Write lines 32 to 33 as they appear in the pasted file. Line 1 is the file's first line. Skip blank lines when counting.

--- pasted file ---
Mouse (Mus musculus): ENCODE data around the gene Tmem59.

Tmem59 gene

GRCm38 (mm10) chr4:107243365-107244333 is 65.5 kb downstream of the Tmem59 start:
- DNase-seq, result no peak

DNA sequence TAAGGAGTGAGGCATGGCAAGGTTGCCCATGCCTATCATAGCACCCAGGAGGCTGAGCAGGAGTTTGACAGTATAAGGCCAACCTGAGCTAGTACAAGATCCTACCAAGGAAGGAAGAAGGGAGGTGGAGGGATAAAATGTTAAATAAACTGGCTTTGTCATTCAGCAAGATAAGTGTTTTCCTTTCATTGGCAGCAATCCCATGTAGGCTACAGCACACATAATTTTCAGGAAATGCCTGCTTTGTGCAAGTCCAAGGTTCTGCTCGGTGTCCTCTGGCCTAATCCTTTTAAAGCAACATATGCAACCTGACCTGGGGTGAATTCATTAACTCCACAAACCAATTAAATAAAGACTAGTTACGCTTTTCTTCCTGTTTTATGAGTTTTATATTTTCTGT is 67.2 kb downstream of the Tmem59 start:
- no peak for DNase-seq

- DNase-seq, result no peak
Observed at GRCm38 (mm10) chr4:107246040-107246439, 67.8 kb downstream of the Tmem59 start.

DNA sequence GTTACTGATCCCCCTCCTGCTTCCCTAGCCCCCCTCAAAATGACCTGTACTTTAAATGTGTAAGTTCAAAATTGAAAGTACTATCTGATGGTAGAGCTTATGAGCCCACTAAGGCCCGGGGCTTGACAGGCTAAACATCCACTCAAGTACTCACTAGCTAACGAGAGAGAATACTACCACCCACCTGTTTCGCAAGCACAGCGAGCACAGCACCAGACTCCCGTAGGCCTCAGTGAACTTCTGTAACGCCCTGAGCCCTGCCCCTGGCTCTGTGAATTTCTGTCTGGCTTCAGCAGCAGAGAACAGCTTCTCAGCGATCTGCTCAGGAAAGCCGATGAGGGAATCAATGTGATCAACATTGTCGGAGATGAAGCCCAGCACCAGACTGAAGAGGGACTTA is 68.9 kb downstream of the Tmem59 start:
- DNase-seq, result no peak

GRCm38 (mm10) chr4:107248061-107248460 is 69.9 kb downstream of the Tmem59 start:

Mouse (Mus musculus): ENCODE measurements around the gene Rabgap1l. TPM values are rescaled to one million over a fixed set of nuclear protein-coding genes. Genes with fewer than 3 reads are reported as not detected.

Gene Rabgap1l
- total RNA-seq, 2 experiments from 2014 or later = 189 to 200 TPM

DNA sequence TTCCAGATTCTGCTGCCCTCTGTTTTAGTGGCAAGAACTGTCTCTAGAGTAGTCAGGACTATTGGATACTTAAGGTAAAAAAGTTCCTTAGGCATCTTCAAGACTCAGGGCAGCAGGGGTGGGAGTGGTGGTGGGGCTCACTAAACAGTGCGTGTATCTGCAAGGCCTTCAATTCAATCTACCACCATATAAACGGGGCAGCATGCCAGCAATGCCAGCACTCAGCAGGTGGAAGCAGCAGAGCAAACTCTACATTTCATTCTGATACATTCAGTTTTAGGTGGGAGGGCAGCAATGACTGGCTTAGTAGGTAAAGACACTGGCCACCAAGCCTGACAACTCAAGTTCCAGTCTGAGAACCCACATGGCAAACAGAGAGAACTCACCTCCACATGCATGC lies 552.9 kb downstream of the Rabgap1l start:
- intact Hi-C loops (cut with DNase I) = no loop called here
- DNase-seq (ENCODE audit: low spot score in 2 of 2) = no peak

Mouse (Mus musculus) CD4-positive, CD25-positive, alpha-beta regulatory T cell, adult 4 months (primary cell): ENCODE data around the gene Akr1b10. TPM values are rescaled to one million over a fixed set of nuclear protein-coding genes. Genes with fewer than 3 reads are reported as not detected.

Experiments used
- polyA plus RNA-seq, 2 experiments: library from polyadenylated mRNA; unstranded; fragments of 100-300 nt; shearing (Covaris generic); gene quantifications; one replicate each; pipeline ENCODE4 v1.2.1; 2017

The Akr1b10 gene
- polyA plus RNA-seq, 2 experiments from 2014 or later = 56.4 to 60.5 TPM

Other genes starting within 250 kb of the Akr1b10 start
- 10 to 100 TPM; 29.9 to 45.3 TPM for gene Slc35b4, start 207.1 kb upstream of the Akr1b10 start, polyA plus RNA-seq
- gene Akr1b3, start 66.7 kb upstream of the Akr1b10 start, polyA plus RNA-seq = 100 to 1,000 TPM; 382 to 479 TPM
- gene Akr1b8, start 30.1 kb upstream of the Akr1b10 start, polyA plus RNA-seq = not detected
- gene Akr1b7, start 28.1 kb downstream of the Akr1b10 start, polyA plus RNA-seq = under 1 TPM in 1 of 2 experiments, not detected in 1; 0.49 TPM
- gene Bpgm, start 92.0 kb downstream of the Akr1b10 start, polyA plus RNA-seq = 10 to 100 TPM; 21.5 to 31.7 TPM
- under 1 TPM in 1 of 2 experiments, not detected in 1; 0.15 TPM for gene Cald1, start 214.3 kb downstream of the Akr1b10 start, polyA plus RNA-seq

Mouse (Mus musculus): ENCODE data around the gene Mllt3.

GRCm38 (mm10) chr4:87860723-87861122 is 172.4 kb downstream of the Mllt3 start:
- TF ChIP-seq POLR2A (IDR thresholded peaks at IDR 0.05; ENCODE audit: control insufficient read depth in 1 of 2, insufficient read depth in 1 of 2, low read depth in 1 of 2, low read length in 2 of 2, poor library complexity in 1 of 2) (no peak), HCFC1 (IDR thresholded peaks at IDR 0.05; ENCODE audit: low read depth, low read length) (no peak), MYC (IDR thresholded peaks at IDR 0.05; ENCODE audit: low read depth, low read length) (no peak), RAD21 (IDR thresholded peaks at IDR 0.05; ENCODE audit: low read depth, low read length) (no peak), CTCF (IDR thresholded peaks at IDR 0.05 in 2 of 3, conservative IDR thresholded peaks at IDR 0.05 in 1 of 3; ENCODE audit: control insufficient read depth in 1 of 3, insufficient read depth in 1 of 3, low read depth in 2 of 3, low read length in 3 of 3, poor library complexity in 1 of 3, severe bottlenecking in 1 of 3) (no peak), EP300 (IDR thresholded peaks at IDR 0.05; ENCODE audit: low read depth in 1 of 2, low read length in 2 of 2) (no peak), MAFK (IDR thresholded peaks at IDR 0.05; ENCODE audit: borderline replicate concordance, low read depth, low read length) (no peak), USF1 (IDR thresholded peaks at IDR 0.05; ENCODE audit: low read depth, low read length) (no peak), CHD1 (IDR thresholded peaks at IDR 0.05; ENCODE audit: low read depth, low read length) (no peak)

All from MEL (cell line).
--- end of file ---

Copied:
- TF ChIP-seq POLR2A (IDR thresholded peaks at IDR 0.05; ENCODE audit: control insufficient read depth in 1 of 2, insufficient read depth in 1 of 2, low read depth in 1 of 2, low read length in 2 of 2, poor library complexity in 1 of 2) (no peak), HCFC1 (IDR thresholded peaks at IDR 0.05; ENCODE audit: low read depth, low read length) (no peak), MYC (IDR thresholded peaks at IDR 0.05; ENCODE audit: low read depth, low read length) (no peak), RAD21 (IDR thresholded peaks at IDR 0.05; ENCODE audit: low read depth, low read length) (no peak), CTCF (IDR thresholded peaks at IDR 0.05 in 2 of 3, conservative IDR thresholded peaks at IDR 0.05 in 1 of 3; ENCODE audit: control insufficient read depth in 1 of 3, insufficient read depth in 1 of 3, low read depth in 2 of 3, low read length in 3 of 3, poor library complexity in 1 of 3, severe bottlenecking in 1 of 3) (no peak), EP300 (IDR thresholded peaks at IDR 0.05; ENCODE audit: low read depth in 1 of 2, low read length in 2 of 2) (no peak), MAFK (IDR thresholded peaks at IDR 0.05; ENCODE audit: borderline replicate concordance, low read depth, low read length) (no peak), USF1 (IDR thresholded peaks at IDR 0.05; ENCODE audit: low read depth, low read length) (no peak), CHD1 (IDR thresholded peaks at IDR 0.05; ENCODE audit: low read depth, low read length) (no peak)

All from MEL (cell line).